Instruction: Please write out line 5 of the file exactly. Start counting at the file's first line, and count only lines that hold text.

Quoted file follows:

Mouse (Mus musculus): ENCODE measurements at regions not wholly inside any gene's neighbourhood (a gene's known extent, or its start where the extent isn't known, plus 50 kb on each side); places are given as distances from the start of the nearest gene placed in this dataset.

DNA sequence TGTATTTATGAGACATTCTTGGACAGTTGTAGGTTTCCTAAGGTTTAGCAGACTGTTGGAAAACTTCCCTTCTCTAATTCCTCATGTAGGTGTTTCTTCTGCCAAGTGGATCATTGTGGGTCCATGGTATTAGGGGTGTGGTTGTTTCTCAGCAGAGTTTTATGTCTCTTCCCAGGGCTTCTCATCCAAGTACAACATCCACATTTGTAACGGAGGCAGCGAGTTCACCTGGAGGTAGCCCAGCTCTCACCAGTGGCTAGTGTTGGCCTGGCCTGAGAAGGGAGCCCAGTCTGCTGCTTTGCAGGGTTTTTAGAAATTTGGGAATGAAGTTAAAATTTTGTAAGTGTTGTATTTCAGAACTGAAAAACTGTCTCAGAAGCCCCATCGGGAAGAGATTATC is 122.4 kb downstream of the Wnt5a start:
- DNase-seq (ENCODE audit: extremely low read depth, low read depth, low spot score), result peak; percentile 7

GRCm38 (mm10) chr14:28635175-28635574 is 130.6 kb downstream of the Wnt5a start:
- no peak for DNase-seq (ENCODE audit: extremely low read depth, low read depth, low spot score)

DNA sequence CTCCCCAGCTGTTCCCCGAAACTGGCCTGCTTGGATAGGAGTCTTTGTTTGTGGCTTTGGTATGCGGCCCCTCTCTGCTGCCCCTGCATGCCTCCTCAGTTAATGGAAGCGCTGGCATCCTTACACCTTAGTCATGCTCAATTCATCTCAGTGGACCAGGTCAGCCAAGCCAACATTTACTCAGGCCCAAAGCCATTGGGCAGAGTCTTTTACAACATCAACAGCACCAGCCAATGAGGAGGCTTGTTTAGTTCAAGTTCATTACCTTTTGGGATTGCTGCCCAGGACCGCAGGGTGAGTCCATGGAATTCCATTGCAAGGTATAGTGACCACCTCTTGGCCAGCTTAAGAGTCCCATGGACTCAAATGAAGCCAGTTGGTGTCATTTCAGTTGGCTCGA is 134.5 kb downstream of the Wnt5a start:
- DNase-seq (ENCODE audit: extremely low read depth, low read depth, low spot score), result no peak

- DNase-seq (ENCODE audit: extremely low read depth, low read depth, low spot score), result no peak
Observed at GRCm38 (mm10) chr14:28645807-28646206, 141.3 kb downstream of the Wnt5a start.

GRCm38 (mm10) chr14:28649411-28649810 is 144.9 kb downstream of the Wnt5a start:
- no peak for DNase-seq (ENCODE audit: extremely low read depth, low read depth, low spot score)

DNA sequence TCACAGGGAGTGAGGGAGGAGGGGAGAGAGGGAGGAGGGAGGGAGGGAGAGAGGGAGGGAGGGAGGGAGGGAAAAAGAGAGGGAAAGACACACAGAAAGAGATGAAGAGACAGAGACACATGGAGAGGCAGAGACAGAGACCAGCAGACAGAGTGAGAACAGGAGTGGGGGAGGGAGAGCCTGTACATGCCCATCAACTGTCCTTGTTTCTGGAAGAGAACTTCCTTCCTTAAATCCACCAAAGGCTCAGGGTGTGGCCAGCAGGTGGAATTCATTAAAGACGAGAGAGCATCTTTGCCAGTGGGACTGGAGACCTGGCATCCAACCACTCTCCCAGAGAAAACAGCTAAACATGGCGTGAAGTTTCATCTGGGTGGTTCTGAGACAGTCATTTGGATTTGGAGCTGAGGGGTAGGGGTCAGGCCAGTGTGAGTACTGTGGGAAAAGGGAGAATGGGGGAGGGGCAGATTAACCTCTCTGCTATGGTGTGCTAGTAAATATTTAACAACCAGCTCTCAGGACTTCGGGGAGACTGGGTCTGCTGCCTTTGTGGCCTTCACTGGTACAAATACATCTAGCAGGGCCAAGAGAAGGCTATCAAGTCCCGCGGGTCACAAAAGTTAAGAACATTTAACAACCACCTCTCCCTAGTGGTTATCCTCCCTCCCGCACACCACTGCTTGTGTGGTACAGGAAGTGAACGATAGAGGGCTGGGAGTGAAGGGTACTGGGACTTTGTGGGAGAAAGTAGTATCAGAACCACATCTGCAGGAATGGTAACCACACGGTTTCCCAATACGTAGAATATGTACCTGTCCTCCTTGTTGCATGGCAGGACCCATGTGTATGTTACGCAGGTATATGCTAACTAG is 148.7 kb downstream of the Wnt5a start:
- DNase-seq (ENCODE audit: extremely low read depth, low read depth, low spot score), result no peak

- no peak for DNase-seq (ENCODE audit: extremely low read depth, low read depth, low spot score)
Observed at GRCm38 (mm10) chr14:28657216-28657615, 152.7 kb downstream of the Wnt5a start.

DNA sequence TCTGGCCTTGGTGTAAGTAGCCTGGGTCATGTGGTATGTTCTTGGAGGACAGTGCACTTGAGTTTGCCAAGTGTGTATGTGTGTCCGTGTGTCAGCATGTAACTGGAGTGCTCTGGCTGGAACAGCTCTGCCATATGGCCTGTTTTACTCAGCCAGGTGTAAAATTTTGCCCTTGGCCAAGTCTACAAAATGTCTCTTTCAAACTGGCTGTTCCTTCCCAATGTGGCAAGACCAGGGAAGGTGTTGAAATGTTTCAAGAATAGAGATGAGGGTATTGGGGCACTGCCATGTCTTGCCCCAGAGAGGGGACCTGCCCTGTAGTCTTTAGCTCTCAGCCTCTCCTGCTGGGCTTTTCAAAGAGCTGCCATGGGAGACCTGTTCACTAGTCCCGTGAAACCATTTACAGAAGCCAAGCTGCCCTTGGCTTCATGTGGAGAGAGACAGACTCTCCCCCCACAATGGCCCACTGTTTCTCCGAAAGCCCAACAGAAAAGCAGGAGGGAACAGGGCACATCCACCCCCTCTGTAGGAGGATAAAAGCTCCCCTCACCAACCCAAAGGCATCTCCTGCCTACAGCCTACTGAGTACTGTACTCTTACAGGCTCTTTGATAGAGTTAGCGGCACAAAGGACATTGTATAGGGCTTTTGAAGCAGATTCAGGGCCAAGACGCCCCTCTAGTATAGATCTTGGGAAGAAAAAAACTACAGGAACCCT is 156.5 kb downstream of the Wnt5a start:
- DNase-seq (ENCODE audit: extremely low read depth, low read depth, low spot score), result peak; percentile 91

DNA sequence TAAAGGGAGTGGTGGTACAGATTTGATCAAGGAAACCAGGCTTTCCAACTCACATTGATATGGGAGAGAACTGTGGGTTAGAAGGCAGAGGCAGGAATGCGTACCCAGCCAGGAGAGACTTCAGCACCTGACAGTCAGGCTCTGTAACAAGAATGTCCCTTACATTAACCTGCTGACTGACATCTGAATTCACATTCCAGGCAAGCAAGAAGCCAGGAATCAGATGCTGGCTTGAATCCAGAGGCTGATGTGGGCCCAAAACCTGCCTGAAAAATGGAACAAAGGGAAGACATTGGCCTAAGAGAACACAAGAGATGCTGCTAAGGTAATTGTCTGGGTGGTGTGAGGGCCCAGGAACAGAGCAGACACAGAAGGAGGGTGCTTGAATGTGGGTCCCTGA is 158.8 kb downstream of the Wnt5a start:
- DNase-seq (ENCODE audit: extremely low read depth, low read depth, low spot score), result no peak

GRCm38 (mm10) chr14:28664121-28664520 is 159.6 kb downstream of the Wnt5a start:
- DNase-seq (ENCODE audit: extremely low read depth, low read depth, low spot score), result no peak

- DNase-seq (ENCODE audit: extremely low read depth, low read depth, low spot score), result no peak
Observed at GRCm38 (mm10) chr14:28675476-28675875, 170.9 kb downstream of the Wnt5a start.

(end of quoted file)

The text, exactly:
- no peak for DNase-seq (ENCODE audit: extremely low read depth, low read depth, low spot score)